Tom Brady and the Patriots may not be the same team that won three Super Bowls, but they put the Jets in their place with a convincing 37-16 victory that could wound New York's psyche, if not their playoff hopes
Credit: Julio Cortez/AP

Despite upsetting the Patriots in the playoffs last season, the New York Jets still look up at New England, the way a scrappy younger brother knows he’s not The Man until he can manhandle his big brother in the backyard. Last night was supposed to be the Jets’ moment, the changing of the guard in the AFC East. The Patriots were looking old, they’d lost two games in a row, and Bill Belichick’s defense was statistically the worst in the league. They were ripe for the taking. Yet, when the dust cleared, it was Tom Brady and the Pats giving the Jets noogies all night, as the “big-brothers” reestablished themselves with a convincing whipping of the Jets, 37-16. The sibling metaphor couldn’t have been more apt — and humbling — for the Jets than at the quarterback position, where Brady wore down the Jets’ pressure D, while New York’s Mark Sanchez made New England’s defense look like the 1985 Bears.

The thrashing capped a Sunday full of put-up-or-shut-up matchups, pitting some of the season’s young upstarts — San Francisco, Detroit, Buffalo, and Cincinnati — against traditional contenders. Detroit and Buffalo, it turns out, might not yet be ready for primetime. The Lions were spanked by surging Chicago, 37-13, and the Bills looked godawful against Dallas, 44-7. The Bengals at least gave the Steelers a game, proving that they’re not a fluke after a 24-17 loss. And in the biggest game at the old Candlestick Park in more than a decade, the Niners ran their winning streak to seven games with a 27-20 win over New York. “[San Francisco] might be the best team in the National Football League,” said Rodney Harrison, who clearly hadn’t reached his weekly quota of ridiculous comments intended to piss off the state of Wisconsin.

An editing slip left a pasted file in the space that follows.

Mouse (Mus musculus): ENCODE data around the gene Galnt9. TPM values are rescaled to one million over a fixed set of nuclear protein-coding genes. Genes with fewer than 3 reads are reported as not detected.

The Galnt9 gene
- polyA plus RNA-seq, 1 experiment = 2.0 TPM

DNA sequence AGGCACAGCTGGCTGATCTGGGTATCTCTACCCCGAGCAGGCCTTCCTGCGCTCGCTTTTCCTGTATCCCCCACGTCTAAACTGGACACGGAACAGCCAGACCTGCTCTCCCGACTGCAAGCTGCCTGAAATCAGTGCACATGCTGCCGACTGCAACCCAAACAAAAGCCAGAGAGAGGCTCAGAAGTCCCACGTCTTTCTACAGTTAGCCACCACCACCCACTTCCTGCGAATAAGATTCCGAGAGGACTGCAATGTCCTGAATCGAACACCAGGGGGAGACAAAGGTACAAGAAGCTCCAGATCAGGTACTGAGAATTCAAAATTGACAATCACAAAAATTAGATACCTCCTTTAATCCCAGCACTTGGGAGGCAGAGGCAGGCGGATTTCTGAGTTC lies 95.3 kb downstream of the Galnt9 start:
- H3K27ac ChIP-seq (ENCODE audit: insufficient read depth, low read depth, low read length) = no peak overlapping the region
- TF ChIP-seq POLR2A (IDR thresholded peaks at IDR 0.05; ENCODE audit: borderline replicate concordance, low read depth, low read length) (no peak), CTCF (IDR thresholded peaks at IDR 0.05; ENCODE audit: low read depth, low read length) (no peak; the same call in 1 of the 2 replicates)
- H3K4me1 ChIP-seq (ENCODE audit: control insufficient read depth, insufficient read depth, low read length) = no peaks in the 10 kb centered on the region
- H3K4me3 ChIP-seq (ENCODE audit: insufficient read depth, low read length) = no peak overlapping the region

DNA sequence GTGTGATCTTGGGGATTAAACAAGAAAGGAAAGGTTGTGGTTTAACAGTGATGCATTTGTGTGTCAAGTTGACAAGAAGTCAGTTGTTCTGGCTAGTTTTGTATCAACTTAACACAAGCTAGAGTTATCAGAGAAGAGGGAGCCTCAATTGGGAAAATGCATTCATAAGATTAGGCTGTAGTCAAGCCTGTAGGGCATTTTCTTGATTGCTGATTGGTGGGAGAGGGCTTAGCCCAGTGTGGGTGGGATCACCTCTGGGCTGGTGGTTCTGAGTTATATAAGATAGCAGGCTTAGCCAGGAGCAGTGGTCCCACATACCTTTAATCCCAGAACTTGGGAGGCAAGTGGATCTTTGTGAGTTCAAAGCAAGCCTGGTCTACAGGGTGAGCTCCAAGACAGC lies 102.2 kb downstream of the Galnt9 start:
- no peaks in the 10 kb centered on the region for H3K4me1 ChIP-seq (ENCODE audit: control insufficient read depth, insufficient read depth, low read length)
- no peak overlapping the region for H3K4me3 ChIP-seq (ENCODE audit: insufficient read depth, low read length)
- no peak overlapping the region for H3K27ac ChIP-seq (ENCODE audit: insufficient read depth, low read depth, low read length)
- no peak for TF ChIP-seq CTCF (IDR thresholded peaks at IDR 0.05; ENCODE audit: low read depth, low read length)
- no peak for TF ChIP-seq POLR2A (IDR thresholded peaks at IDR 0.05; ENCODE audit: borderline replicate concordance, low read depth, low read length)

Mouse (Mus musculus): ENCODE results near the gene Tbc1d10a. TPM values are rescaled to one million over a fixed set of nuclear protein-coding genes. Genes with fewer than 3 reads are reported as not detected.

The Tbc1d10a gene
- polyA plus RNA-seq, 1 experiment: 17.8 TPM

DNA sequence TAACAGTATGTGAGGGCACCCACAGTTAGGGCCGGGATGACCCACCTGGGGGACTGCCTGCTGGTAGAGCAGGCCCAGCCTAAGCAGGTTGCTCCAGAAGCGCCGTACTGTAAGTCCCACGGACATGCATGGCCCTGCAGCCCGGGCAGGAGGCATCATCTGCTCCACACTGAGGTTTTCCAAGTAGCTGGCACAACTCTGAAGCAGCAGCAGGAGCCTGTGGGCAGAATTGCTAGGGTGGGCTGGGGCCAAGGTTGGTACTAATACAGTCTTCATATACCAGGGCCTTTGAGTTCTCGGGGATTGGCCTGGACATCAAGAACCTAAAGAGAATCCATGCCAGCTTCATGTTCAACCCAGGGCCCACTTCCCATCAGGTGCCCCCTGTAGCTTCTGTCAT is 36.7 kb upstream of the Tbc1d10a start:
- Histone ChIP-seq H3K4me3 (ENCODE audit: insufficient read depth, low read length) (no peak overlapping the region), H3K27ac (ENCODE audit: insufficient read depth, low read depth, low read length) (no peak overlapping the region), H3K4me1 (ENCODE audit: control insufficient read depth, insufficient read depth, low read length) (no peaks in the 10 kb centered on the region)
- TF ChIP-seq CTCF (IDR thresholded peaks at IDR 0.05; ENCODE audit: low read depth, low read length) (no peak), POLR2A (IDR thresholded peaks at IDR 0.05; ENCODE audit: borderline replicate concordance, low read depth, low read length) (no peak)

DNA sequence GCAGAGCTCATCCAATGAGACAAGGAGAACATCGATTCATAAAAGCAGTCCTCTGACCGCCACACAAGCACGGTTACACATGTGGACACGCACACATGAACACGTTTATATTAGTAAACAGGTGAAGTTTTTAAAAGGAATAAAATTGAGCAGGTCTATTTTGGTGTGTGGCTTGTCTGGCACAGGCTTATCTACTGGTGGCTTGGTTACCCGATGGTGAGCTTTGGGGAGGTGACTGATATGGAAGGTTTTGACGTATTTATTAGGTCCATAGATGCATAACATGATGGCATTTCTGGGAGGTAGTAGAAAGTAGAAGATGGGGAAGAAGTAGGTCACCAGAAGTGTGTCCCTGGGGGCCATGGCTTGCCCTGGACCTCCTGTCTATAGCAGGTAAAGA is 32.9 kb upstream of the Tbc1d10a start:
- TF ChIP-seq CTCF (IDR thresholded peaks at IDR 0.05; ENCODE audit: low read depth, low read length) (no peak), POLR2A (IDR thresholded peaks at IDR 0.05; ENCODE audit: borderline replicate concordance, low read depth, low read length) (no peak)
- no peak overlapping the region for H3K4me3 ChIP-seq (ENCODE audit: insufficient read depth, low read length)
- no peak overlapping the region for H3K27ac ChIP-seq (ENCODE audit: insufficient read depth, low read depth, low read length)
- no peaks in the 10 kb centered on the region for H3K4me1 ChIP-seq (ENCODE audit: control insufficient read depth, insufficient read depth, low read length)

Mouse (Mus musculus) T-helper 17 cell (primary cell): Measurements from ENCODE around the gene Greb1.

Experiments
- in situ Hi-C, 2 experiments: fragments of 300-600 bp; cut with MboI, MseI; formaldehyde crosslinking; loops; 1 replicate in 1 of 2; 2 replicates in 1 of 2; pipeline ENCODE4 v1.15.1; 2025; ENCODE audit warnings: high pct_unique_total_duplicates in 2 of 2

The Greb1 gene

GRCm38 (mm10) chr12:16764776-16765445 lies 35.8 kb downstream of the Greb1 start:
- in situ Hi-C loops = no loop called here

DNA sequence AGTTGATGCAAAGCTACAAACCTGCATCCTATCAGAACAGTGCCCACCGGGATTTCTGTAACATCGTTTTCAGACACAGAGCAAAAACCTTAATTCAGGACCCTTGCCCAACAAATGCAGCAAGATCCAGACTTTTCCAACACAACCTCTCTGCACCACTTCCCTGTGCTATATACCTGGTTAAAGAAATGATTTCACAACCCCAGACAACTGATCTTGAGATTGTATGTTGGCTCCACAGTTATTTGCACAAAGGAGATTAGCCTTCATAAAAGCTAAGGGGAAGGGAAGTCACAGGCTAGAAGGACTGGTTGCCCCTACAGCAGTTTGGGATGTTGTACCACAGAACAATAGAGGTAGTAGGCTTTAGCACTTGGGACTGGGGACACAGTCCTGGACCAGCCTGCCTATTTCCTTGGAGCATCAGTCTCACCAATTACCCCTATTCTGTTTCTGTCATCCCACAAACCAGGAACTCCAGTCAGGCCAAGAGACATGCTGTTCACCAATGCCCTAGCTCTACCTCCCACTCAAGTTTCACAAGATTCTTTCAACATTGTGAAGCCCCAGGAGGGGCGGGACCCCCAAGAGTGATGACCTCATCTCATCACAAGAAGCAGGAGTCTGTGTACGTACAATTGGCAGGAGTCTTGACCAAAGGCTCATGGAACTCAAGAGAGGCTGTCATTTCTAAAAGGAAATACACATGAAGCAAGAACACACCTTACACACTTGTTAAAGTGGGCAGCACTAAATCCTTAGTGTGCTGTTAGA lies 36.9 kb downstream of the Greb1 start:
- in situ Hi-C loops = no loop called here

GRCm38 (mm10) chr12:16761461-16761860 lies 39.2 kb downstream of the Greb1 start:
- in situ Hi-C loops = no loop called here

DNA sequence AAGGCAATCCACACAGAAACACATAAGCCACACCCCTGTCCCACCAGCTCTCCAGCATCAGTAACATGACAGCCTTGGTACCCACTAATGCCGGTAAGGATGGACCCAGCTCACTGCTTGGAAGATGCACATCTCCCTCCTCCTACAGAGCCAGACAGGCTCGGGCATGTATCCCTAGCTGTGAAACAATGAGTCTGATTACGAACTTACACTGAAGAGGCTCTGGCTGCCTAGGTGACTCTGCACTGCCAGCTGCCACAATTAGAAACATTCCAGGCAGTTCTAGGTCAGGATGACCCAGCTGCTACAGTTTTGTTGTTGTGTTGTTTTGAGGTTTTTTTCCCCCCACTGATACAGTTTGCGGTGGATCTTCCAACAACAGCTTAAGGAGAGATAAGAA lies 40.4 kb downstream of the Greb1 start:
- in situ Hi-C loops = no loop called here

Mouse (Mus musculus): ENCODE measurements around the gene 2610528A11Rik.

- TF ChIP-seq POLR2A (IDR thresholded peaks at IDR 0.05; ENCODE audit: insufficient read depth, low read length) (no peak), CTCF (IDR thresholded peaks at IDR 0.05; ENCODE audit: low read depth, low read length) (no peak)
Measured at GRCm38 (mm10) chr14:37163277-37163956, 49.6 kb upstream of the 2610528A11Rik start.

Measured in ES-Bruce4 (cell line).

Two coaches who won’t be listening to talk radio this week? Atlanta’s Mike Smith and Philly’s Andy Reid. Smith went for a risky 4th-and-inches in overtime that quickly backfired and cost his Falcons the game against New Orleans. And Reid’s Eagles laid another stinker, losing by four at home to Cardinals backup quarterback John Skelton. Now 3-6, Philly is sadly the Lindsay Lohan of the league. Great talent with loads of promise — but a total trainwreck. They’ve coughed up five fourth-quarter leads this season, and just when you think it can’t get any worse, it does. Two more such losses, and Michael Vick might be posing nude. Not only are their playoff hopes practically finished, but Reid’s job might be at risk if it weren’t for the complete meltdown and utter disgrace that’s taking place not far away in Happy Valley.

Meanwhile, last week’s Sunday Night darlings, Joe Flacco’s Ravens, crashed to earth in Seattle, and in Kansas City, Denver’s miracle-worker Tim Tebow won again — despite only completing two passes. Two passes! (No, it wasn’t snowing or unusually windy.) It’s Jurassic football — Viva Tebowball!

Sunday night at least promised another hard-hitting round in the long and increasingly bitter feud between the two rivals — the all-time series between the two teams was tied 52-52-1. Plus, you had Belichick and Rex Ryan going head-to-head — in fashion. The three-time Super Bowl winner is a function-over-fashion guy, wearing the same hooded sweatshirt that your old gym teacher wore in 1986. Ryan’s black sweater-vest, on the other hand, might be the biggest sweater-inspired eyesore since Bill Cosby ruled Thursday night. The burly coach has singlehandledly undone all the fine work done by Chandler Bing and Jim Tressel, and in all honesty, I’m not sure the sweater-vest will ever recover.